7 Principles for Better Technology Assessment The key to gaining greater mastery over technology assess- ment and implementation decision making is to ask explicitly: What potential benefits to transportation agencies would come as a result of employing the technology being considered? Technol- ogy ultimately is a means to one or more ends. Any technology is a tool for a transportation agency to carry out functions and meet goals. To reflect this relationship, technology assessment should be rooted in several guiding principles. Principle 1: Assess and Compare Technologies in Relation to Agency Goals What is it that transportation agencies want to achieve and how can technology assessment and implementation help them to achieve this? The research team examined the mission documents of many U.S. transportation agencies at the national, state, and regional levels. The research team also conducted interviews with transportation officials. Their broad mission is to provide management and stewardship over their respective transporta- tion systems. The research team further identified four goals that derive from their mission.11 â¢ Safety. The transportation system should enable trans- portation that is safe for the passengers and goods being transported as well as for the surrounding communities. â¢ Mobility. The transportation system should enable people to have reliable access to goods, services, and opportunities, and facilitate travel where necessary to have that access. â¢ Preservation. The transportation agencies should apply responsible stewardship to maintain, sustain, and pro- tect the transportation system for use by this and future generations. â¢ Sustainability: The transportation system should move people, goods and information in ways that reduce adverse environmental, economic, and social effects. Goals also arise indirectly and stem largely from the prin- ciples by which individual agencies seek to carry out their mis- sions with respect to the transportation system, rather than being direct goals for the transportation system itself. The issue of technology assessment and use is a major factor in several of these: â¢ Cost-Effectiveness. Agencies should provide high-quality services and infrastructure at the lowest feasible cost. â¢ Efficiency. The transportation system should move the max- imum possible number of people and goods with existing resources. â¢ Equity. The distribution of benefits and costs of the trans- portation system should be fair and just. â¢ Multimodal Mobility. The system should allow travel via various motorized and non-motorized modes and allow seamless transfers between modes. â¢ Reliability. The system should have predictable travel times and availability. â¢ Timeliness. Agencies should ensure that planning and assessment are carried forward in a manner that leads to decision making with minimum delay. â¢ Accuracy. An agencyâs technology and program assessments should be accurate in determining their value to the trans- portation system, drivers and barriers, and other factors or trends that would affect their effectiveness. â¢ Ease of Assessment and Implementation. Such assessment should be integral to agency processes and not disruptive or isolated activities in themselves. These goals are unlikely to change during the course of the next 10 to 40 years: it is difficult to imagine a future in which values such as safety, mobility or cost-effectiveness are no longer valued.12 The examination of transportation agency mission goals on the one hand and the role of technology as a means for helping agencies meet these goals, on the other, suggest that technologies should be evaluated with respect to agency goals. Principle 2: Derive Transportation Agency Technology Needs on the Basis of Specific Functions That Require Support Agencies perform several functions to meet their mission goals. These include â¢ Planning â¢ Modeling 11 Although âgoalsâ and âobjectivesâ are often used interchangeably, it is useful to distinguish between them for the purposes of looking into the future. Goals are broad and constant. Agencies derive goals from their mission and incorporate them into how they do business. For example, safety will always be a goalâeven if an agency is satisfied with its safety record, safety will not become obsolete or unnecessary. Objectives, on the other hand, are specific targets. Safety objec- tives, for example, may be defined by a threshold number of crash fatalities per year in a particular state or region. As this suggests, progress toward objectives is measurable with timetables and target figures, and objectives are tailored to the agency that sets them. Although every transportation agency may have a safety goal, one objective related to a specific number of crash fatalities might be unrealistically low in a large jurisdiction and too high in a small one. Objectives are operational and thus critical to attaining broader goals. 12 The list may be added to in the same way that sustainability has become more of a consideration in the past two decades than was previously the case by broadening it to include the environmental dimension.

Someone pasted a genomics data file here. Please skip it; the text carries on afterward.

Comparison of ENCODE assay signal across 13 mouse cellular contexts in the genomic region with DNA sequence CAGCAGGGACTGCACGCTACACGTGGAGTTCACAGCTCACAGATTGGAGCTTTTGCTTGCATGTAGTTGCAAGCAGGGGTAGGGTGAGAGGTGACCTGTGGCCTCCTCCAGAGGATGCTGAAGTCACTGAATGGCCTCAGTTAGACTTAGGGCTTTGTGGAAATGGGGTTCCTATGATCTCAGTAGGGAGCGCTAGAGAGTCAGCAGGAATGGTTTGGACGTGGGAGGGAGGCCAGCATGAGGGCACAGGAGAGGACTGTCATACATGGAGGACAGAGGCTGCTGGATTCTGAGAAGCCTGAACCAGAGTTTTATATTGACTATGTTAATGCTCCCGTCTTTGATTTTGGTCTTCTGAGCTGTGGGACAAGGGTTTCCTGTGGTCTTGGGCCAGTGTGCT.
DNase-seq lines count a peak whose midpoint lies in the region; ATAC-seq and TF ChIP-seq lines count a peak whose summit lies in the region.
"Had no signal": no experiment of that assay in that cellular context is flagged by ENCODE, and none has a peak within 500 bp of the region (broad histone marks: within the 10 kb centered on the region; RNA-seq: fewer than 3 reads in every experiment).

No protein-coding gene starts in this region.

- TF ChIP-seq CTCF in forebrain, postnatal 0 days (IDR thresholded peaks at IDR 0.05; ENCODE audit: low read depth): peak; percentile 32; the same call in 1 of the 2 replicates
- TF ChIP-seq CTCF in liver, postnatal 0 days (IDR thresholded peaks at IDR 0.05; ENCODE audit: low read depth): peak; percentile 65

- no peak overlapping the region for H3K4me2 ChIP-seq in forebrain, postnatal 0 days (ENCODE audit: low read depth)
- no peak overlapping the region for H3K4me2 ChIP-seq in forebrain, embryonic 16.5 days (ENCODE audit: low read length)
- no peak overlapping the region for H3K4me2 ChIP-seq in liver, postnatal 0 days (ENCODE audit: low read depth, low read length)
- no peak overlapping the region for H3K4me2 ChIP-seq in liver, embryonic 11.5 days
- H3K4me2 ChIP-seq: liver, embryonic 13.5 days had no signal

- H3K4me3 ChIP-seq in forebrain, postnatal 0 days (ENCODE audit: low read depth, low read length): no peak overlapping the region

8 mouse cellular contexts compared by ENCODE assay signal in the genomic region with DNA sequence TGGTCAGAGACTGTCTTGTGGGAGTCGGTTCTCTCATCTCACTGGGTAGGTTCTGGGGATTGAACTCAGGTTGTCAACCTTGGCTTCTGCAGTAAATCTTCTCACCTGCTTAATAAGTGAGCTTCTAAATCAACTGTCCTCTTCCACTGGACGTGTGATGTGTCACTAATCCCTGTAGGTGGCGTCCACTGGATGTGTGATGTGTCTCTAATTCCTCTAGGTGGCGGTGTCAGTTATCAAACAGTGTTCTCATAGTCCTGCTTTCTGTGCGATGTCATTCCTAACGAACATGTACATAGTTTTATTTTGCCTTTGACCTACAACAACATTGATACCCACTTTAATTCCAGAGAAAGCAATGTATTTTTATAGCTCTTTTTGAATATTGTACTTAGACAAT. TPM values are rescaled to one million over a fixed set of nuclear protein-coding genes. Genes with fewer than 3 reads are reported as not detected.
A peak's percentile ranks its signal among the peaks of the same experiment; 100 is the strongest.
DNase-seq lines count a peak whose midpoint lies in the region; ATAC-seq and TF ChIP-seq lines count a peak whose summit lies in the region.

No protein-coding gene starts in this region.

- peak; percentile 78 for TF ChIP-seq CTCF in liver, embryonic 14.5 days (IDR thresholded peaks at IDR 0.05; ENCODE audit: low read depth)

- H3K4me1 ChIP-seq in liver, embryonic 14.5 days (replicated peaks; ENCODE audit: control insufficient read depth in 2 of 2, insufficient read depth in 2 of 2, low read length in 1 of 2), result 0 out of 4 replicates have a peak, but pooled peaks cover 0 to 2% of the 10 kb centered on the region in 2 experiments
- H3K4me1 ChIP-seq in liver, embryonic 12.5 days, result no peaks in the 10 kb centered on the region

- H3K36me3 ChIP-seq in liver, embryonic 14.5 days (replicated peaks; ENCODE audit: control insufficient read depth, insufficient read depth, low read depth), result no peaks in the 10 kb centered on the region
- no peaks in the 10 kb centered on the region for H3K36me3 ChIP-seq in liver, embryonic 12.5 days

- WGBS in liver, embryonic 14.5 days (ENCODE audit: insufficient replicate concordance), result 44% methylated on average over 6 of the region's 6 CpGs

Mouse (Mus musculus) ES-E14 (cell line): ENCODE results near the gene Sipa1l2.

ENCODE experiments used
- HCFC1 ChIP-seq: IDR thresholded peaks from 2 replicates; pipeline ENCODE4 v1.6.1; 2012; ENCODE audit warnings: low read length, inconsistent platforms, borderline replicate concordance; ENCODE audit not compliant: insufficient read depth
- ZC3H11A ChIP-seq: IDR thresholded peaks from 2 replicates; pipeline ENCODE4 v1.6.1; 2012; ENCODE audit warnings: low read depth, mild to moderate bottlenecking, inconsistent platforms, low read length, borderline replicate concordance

8â¢ Designing â¢ Financing â¢ Constructing â¢ Operating â¢ Inspecting â¢ Maintaining â¢ Researching â¢ Assessing Each function involves making decisions and it is rare when the decisions for any one of these functions do not have implications for at least one of the other functions. Put simply, the list implies more of a cycle than a unidirectional flow (although this oversimplifies the relationships among these functions). This interconnection is all the more true in the case of new technology assessment, adoption, and implementation. It could be useful to assess transportation agency technology needs not by considering technologies themselves as the cru- cial unit of analysis but rather as instrumental inputs to car- rying out the functions the agencies perform. The functions of agencies become the central focus for technology assess- ment in this perspective. Technologies must be examined within that context. Principle 3: Use Multiple Metrics to Assess and Compare Technologies with Respect to the Full Range of Agency Goals Technologies can, in various ways, affect how, or how well, an agency performs its functions. Technologies such as vari- able message signs can improve traffic flow and congestion, thereby improving system operations. Technologies can also help agencies make better decisions. Often, a technology can affect functions through each of these methods simul- taneously. An inspection technology might identify concrete defects more quickly or cheaply than the current state of prac- tice and provide the same quality of information about the material being inspected. This might not change the agencyâs decision about repairs, but could help it arrive at those same decisions more efficiently. If it also enabled agencies to avoid roadway closures, it would improve how the agency operates the system. Not all technologies will be beneficial in all respects. Some technologies may offer benefits at too high a cost. Technol- ogies may also have a positive effect on certain goals while causing negative consequences for others. Multiple metrics may be needed to assess the effect of technologies on the complete range of agency goals. Principle 4: Identify and Compare Existing and Prospective Technologies by Effect on Functional Performance Rather Than by Technology Type Technologies should not be considered separate from the context of their proposed use. Technologies and transportation agency functions can be seen as having a supply-and-demand relationship. The functions (e.g., plan, model, and construct) and the goals that drive them (e.g., safety and mobility) make up the demand side. Technologies can change how functions are performed and improve the ability to achieve the goals that those functions are intended to serve. Thus the technology applications (e.g., smart pavements and inspection technolo- gies) and the core scientific and technological knowledge that enables them (e.g., nanotechnology and sensors) make up the supply side. The challenge facing transportation agencies is how to identify and assess the supply of technology applications in light of the needs of transportation agency functions. Ultimately, agencies must make decisions about how to react to technologi- cal opportunities: stand by and observe developments; adopt in their current state; or seek to shape them and their development. Figure 2-1 illustrates how state DOTs and MPOs imple- ment technology.13 Possible technology opportunities resulting from science and technology developments in relevant areas (e.g., civil and mechanical engineering, materials science and engineering, computer science and engineering, information and communications, and NDE) provide the âsupplyâ and are placed within the same function-based frame of reference, even though they emerged from different industrial or technological sectors. The âdemandâ comes from performance requirements or capability improvements envisioned by the DOT or MPO to meet federal and state directives, as well as agency objectives for the goals of safety, mobility, preservation, and sustainability. Technology opportunities must then be matched to meet the new performance requirements or weighed against known shortcomings with current practices. The matching process also involves consideration of costs, barriers, and other realities of the technology. Sometimes this requires addi- tional research, either on the supply side to establish whether or not the performance requirements can be met, or on the demand side to specify the requirements and the environ- mental conditions under which they must be achieved. These are denoted âtechnology researchâ and âperformance specifi- 13 The process shown in the figure is intended to be normative, rather than descriptive, of the current process used by DOTs and MPOs. From the literature review and interviews of practitioners, the research team observed that barriers such as those discussed in the previous section are often considered before the matching step. Following the normative process in Figure 2-1 would allow the identification of the full spectrum of available technology applications that should be considered for adoption and implementation.